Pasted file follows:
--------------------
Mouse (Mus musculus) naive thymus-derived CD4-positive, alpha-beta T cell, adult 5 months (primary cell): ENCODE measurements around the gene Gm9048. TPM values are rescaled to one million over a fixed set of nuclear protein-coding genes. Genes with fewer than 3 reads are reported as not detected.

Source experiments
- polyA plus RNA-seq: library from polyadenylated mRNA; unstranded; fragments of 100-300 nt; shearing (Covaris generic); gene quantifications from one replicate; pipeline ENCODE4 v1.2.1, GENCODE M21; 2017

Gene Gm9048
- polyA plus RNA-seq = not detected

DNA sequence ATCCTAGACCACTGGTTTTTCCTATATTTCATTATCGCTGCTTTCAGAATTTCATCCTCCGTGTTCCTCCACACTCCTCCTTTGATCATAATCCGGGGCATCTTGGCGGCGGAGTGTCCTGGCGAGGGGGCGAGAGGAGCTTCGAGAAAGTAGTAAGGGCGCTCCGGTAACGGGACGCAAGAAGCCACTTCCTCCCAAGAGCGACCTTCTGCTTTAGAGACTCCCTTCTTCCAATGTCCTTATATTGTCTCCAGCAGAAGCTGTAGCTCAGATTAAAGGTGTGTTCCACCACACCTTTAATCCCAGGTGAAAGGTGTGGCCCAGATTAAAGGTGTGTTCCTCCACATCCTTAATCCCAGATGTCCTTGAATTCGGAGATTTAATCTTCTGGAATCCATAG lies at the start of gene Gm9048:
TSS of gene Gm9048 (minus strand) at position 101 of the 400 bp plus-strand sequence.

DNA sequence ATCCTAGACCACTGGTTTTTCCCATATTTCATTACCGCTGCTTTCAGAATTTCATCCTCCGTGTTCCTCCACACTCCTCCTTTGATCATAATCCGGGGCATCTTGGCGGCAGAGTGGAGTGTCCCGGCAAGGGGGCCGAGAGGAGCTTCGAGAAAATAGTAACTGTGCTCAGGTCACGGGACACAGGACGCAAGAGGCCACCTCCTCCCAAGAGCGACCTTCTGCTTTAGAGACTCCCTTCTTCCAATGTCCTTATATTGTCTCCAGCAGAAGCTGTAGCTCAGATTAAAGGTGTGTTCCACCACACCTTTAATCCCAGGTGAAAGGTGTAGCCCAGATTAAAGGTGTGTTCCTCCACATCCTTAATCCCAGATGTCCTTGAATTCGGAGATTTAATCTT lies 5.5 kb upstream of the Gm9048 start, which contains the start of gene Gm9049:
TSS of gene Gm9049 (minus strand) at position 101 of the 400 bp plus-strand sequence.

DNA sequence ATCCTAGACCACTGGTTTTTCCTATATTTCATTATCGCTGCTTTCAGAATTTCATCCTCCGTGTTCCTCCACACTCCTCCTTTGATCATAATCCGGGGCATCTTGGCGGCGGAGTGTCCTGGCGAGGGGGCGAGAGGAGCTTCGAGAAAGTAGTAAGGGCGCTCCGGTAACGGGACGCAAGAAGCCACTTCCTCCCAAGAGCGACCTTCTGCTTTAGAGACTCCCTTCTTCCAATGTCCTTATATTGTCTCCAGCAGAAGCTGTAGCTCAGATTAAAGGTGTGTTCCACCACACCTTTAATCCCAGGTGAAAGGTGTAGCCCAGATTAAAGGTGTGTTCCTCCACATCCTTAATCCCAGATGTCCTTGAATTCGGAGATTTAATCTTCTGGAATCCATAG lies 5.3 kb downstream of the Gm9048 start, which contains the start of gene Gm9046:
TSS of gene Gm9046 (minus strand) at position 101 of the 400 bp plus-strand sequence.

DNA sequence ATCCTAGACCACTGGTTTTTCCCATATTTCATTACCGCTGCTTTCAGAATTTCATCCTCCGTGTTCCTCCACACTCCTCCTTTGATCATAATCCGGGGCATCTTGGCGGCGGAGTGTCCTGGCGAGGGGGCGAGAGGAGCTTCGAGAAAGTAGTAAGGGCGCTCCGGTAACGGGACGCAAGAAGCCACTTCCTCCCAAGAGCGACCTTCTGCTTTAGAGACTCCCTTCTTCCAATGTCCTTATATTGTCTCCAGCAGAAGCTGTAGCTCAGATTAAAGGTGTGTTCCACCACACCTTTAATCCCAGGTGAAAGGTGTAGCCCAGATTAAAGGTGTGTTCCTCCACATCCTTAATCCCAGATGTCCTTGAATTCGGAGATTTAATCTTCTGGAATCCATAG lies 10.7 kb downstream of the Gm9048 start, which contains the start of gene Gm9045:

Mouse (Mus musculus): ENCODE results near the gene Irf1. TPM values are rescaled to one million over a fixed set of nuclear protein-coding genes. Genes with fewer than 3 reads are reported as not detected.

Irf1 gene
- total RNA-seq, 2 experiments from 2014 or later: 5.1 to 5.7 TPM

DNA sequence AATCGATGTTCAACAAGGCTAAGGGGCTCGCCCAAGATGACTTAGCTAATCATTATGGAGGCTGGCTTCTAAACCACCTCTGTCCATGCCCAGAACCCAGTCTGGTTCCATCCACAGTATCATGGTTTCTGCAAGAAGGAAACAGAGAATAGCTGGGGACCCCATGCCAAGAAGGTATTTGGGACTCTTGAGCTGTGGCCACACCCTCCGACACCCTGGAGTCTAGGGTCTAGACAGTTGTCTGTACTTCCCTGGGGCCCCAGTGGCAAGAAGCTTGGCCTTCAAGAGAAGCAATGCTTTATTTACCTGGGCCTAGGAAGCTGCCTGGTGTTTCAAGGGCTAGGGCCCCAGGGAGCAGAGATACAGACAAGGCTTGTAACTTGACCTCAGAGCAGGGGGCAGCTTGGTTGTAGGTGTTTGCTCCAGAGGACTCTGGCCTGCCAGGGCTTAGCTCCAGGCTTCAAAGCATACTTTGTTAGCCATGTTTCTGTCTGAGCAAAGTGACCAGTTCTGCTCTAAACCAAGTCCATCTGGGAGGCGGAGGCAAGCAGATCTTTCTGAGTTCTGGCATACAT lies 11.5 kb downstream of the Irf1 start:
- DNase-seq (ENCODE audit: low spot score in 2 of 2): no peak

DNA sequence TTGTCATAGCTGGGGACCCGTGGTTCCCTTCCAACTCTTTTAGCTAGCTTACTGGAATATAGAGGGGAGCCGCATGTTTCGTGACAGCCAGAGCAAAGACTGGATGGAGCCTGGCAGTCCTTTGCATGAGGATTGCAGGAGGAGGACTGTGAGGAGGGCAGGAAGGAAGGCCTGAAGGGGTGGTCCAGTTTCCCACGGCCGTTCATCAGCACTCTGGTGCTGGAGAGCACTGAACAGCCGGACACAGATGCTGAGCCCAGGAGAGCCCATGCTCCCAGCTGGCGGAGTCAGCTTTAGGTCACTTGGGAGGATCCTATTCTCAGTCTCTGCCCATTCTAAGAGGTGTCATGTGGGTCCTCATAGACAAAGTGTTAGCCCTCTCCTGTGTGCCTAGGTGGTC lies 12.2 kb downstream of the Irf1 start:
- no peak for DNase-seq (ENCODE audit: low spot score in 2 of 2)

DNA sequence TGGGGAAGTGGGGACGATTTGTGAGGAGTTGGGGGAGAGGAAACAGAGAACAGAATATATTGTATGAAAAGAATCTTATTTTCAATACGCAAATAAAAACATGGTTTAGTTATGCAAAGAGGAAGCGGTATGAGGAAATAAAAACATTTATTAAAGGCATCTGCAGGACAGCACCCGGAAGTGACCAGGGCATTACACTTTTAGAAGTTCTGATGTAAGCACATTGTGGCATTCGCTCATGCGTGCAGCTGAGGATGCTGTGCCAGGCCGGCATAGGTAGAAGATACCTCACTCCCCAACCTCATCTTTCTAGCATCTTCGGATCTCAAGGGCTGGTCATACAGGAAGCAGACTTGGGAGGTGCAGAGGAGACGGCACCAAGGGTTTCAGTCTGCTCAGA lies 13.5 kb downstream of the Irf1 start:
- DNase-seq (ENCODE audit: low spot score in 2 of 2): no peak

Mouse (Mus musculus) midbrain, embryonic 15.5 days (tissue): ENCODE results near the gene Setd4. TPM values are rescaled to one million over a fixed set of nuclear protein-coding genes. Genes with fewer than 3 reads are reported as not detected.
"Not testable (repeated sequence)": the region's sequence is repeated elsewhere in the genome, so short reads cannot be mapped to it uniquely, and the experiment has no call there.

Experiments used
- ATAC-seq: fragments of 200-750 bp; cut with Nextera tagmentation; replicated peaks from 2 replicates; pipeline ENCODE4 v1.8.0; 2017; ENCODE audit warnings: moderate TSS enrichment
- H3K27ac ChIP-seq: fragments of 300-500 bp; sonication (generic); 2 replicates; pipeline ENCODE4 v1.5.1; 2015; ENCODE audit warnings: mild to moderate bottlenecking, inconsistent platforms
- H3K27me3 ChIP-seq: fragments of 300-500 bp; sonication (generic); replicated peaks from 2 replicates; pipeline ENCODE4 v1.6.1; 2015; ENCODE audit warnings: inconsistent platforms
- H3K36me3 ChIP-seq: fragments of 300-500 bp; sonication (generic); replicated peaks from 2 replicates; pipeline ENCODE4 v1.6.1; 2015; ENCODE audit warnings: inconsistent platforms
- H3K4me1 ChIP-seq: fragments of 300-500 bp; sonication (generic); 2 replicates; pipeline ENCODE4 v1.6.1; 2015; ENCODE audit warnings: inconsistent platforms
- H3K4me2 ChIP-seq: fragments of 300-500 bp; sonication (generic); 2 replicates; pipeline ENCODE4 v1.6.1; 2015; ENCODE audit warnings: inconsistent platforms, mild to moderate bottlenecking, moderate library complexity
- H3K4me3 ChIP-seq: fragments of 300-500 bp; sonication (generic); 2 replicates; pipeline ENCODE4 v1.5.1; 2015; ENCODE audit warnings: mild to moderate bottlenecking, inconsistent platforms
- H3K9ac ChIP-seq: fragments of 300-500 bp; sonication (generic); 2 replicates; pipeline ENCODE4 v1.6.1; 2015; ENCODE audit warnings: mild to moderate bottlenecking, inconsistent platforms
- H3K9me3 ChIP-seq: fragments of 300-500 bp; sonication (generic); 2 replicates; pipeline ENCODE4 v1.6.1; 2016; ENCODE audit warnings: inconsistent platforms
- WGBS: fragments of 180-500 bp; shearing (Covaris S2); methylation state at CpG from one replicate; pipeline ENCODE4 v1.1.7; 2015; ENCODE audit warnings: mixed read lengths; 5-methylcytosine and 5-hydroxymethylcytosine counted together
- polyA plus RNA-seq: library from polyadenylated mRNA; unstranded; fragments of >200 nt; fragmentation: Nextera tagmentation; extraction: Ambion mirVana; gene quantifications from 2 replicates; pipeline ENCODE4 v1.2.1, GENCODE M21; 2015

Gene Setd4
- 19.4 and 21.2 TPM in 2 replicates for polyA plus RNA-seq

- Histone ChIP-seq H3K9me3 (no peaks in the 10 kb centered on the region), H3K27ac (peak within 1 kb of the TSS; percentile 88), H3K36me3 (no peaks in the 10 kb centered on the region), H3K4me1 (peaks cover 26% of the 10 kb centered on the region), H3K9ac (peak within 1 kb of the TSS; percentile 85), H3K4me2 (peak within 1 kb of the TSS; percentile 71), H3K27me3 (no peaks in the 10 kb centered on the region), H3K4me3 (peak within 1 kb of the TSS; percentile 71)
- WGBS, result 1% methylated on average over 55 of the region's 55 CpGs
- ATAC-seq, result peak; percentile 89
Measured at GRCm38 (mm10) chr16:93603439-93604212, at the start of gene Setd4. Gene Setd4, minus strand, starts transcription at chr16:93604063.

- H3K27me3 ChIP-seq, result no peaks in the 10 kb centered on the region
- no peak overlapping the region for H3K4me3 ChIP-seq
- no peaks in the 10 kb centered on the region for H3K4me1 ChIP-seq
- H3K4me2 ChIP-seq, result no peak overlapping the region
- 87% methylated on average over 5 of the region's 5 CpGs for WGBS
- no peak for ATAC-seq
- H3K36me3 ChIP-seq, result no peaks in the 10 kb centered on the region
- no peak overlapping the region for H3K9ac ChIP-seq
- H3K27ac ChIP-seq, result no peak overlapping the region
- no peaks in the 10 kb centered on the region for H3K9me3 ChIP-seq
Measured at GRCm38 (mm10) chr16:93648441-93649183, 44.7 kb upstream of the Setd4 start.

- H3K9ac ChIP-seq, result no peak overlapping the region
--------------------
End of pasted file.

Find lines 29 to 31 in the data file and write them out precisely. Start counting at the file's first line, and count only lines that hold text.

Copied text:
- H3K4me1 ChIP-seq: fragments of 300-500 bp; sonication (generic); 2 replicates; pipeline ENCODE4 v1.6.1; 2015; ENCODE audit warnings: inconsistent platforms
- H3K4me2 ChIP-seq: fragments of 300-500 bp; sonication (generic); 2 replicates; pipeline ENCODE4 v1.6.1; 2015; ENCODE audit warnings: inconsistent platforms, mild to moderate bottlenecking, moderate library complexity
- H3K4me3 ChIP-seq: fragments of 300-500 bp; sonication (generic); 2 replicates; pipeline ENCODE4 v1.5.1; 2015; ENCODE audit warnings: mild to moderate bottlenecking, inconsistent platforms